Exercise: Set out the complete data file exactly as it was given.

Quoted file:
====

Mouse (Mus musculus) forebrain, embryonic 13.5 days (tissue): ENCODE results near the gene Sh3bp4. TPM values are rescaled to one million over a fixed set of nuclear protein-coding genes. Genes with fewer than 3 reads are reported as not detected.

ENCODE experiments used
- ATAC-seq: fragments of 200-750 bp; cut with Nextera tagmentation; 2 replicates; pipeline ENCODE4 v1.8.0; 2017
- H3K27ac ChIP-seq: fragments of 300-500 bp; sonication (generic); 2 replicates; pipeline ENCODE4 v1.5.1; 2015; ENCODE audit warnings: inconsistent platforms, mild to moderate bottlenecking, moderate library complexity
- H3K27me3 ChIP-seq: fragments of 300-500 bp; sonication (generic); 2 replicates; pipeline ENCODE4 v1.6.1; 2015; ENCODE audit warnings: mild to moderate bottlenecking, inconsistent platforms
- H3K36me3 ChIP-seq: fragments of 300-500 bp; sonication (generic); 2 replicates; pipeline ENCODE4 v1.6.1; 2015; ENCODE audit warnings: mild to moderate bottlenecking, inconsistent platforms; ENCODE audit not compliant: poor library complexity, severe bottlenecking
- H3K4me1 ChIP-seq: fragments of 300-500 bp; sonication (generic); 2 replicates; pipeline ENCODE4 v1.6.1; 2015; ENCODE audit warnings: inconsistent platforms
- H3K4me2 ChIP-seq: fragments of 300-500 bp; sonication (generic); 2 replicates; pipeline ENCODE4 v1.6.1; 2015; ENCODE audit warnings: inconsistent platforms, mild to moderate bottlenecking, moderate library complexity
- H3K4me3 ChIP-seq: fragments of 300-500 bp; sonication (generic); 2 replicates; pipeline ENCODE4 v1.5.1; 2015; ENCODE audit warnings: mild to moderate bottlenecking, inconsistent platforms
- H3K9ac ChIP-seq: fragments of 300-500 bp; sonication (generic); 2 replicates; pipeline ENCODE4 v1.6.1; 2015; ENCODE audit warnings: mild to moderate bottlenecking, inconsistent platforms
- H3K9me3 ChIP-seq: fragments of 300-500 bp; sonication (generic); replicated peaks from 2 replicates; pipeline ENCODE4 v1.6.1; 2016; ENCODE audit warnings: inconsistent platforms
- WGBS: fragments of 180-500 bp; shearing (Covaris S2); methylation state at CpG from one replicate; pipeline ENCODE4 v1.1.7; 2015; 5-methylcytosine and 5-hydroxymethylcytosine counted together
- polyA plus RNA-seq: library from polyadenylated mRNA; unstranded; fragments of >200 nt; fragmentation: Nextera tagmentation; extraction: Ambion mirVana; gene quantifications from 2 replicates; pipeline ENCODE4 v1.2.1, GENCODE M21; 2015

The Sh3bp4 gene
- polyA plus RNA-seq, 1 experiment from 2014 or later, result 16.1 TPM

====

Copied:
Mouse (Mus musculus) forebrain, embryonic 13.5 days (tissue): ENCODE results near the gene Sh3bp4. TPM values are rescaled to one million over a fixed set of nuclear protein-coding genes. Genes with fewer than 3 reads are reported as not detected.

ENCODE experiments used
- ATAC-seq: fragments of 200-750 bp; cut with Nextera tagmentation; 2 replicates; pipeline ENCODE4 v1.8.0; 2017
- H3K27ac ChIP-seq: fragments of 300-500 bp; sonication (generic); 2 replicates; pipeline ENCODE4 v1.5.1; 2015; ENCODE audit warnings: inconsistent platforms, mild to moderate bottlenecking, moderate library complexity
- H3K27me3 ChIP-seq: fragments of 300-500 bp; sonication (generic); 2 replicates; pipeline ENCODE4 v1.6.1; 2015; ENCODE audit warnings: mild to moderate bottlenecking, inconsistent platforms
- H3K36me3 ChIP-seq: fragments of 300-500 bp; sonication (generic); 2 replicates; pipeline ENCODE4 v1.6.1; 2015; ENCODE audit warnings: mild to moderate bottlenecking, inconsistent platforms; ENCODE audit not compliant: poor library complexity, severe bottlenecking
- H3K4me1 ChIP-seq: fragments of 300-500 bp; sonication (generic); 2 replicates; pipeline ENCODE4 v1.6.1; 2015; ENCODE audit warnings: inconsistent platforms
- H3K4me2 ChIP-seq: fragments of 300-500 bp; sonication (generic); 2 replicates; pipeline ENCODE4 v1.6.1; 2015; ENCODE audit warnings: inconsistent platforms, mild to moderate bottlenecking, moderate library complexity
- H3K4me3 ChIP-seq: fragments of 300-500 bp; sonication (generic); 2 replicates; pipeline ENCODE4 v1.5.1; 2015; ENCODE audit warnings: mild to moderate bottlenecking, inconsistent platforms
- H3K9ac ChIP-seq: fragments of 300-500 bp; sonication (generic); 2 replicates; pipeline ENCODE4 v1.6.1; 2015; ENCODE audit warnings: mild to moderate bottlenecking, inconsistent platforms
- H3K9me3 ChIP-seq: fragments of 300-500 bp; sonication (generic); replicated peaks from 2 replicates; pipeline ENCODE4 v1.6.1; 2016; ENCODE audit warnings: inconsistent platforms
- WGBS: fragments of 180-500 bp; shearing (Covaris S2); methylation state at CpG from one replicate; pipeline ENCODE4 v1.1.7; 2015; 5-methylcytosine and 5-hydroxymethylcytosine counted together
- polyA plus RNA-seq: library from polyadenylated mRNA; unstranded; fragments of >200 nt; fragmentation: Nextera tagmentation; extraction: Ambion mirVana; gene quantifications from 2 replicates; pipeline ENCODE4 v1.2.1, GENCODE M21; 2015

The Sh3bp4 gene
- polyA plus RNA-seq, 1 experiment from 2014 or later, result 16.1 TPM